What Is Anarchy?
Anarchy is a belief system that rejects governmental authority in favor of self-governing or community consensus. It has become a synonym for chaos and the breakdown of civil order.
Anarchism as a political philosophy in opposition to the rule of government and the establishment of hierarchies. It developed fully in the 20th century, but its roots as an epithet for extremism go back further, at least to the French Revolution.
The word derives from a Greek word meaning "having no ruler."
As a political belief system, anarchy breaks roughly into two separate schools of thought. One rejects all government authority in favor of a belief in the individual's liberty and the right to self-govern. The other rejects government authority in favor of a belief in collectivism, or the primacy of the group over the individual.
- Individualist anarchists believe in the freedom of the self and oppose the authority of government.
- Social anarchists believe that political power and resources should be shared equally by all in a community.
- Both schools of thought influenced movements and events throughout the 20th century.
Self-described anarchists have formed fringe groups in tumultuous political times, such as the Russian Revolution and the Spanish Civil War. They usually occupied a place to the extreme left of the left-wing of the cause they espoused.
Anarchy is also used colloquially as a term denoting societal breakdown and collapse. While the common critique of anarchy is that it results in lawlessness and chaos, anarchist philosophy's adherents suggest that societies can remain intact and even thrive under alternatives to traditional hierarchies.
As noted, there are two major schools of thought in anarchism, the individualist anarchists and the social anarchists.
The Individualist Anarchists
Among the individualists was Isaiah Berlin, a 20th-century British political philosopher, who described a concept of negative liberty, which focuses on the right of the individual to be free from constraints, in this case by the state or the larger society.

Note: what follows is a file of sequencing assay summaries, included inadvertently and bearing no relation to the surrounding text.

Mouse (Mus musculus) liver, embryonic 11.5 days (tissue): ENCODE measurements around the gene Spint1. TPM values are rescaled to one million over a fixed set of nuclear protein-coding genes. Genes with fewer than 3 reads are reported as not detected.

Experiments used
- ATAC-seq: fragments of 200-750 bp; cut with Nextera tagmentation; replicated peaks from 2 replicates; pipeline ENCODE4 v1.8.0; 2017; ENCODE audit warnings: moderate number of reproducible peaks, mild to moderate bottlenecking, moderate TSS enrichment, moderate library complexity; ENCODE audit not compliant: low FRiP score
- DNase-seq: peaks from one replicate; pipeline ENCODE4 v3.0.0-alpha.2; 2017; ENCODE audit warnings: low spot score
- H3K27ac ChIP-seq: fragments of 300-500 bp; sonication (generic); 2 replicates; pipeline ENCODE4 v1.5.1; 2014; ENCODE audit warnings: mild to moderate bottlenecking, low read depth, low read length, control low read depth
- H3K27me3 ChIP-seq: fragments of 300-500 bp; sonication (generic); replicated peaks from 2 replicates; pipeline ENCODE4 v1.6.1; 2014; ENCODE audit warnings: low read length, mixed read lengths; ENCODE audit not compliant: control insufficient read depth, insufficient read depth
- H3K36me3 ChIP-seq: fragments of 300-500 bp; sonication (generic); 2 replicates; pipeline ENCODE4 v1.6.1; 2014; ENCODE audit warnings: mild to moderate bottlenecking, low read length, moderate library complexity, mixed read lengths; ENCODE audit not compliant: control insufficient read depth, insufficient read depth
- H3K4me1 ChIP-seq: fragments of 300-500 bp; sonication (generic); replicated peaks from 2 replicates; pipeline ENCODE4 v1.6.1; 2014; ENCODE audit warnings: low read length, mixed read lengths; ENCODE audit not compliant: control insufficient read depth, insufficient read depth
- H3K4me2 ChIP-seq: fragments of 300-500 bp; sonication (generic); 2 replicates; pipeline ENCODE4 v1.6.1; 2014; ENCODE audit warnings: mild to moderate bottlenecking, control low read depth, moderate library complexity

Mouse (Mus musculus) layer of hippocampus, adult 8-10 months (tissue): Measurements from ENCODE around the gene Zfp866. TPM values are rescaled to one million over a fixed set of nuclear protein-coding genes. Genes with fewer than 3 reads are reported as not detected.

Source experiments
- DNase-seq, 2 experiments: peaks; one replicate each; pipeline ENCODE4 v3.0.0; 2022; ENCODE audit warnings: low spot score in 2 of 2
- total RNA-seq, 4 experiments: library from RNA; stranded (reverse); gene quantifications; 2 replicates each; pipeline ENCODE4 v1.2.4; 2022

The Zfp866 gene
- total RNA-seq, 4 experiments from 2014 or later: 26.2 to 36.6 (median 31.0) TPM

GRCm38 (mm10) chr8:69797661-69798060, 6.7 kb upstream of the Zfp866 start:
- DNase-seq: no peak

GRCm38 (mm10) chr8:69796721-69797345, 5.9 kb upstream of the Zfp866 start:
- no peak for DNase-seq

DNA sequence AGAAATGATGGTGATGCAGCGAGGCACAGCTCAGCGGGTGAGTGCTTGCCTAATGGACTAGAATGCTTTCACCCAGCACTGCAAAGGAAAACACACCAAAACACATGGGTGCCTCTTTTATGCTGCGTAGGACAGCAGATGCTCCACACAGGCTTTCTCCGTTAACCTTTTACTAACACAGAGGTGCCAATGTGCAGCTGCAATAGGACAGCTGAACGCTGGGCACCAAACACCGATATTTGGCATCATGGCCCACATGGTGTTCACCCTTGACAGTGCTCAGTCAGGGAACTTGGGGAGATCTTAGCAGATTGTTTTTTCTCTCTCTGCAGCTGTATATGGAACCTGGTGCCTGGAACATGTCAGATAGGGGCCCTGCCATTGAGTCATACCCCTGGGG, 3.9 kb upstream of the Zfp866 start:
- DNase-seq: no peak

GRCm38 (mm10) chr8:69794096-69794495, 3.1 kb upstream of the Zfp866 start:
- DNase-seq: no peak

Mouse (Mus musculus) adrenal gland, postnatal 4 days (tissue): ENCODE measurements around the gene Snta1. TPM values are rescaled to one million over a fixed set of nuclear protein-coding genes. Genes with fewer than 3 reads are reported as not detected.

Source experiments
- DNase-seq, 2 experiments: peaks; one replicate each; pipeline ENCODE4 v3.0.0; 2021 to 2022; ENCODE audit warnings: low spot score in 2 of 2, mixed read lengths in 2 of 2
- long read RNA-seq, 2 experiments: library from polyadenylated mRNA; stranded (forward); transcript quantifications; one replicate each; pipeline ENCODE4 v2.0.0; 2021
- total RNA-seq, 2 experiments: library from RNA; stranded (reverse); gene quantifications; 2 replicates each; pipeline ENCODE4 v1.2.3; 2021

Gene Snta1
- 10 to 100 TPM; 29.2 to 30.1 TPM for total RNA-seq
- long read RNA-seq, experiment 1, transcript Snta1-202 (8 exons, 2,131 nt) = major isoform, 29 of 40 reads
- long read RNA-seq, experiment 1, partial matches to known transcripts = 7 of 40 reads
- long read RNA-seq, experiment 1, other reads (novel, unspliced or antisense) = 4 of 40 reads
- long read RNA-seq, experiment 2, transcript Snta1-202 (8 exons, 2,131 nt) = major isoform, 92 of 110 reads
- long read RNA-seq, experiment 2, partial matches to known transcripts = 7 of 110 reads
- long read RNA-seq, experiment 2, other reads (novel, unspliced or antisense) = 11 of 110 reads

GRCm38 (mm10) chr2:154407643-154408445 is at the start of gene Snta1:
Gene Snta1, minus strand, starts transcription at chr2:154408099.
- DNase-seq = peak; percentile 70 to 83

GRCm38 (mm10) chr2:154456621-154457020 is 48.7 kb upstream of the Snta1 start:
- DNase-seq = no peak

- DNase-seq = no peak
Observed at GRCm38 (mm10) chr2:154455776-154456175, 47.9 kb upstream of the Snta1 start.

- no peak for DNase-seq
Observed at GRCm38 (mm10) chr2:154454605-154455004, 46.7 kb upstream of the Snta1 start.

Individual anarchism has influenced many bohemian movements, including the Yippies of the 1960s and the punk rockers of the 1980s.
Some advocates of bitcoin currency would describe themselves as crypto-anarchists.
The Social Anarchists
Social anarchists, by contrast, focus on the concept of positive liberty, which identifies freedom as not merely liberty from outside interference but the fulfillment of the individual's full potential when power and resources are shared equally among all members of a community.
They favor direct democracy along with common ownership of the means of production. This school of thought has a number of branches, including collectivist anarchism, also referred to as revolutionary socialism; anarcho-communism, also known as libertarian communism; and anarcho-syndicalism, which promotes collectivist labor unions with no union bosses to speak of.
Most anarchists fall on the far-left end of the political spectrum, but there are surprising variants. Anarcho-capitalists, or lasseiz-faire capitalists, see free-market capitalism as the basis for a free society, and unlike many anarchists, believe in some version of private property. They maintain that private enterprise, if unhampered by government, would provide all of the services that people need, up to and including road construction and police protection.
In this case, the group is similar in ideology to libertarians, although at the extreme edge, as they reject all state involvement in economic and personal matters.
Anarchist Influence on Present-Day Economics
Anarchist philosophy was embraced by some of those who joined anti-war, anti-capitalist, and anti-globalization movements in the late 20th and early 21st centuries.
Anarchists were involved in the protests against the meetings of the World Trade Organization, Group of Eight, and the World Economic Forum, which led to the confrontations at the WTO conference in Seattle in 1999.
Crypto-anarchists support decentralized currency such as Bitcoin. Some advocates of Bitcoin claim that cryptocurrency was created as a reaction against corrupt governments and financial institutions, and to undermine the authority of both.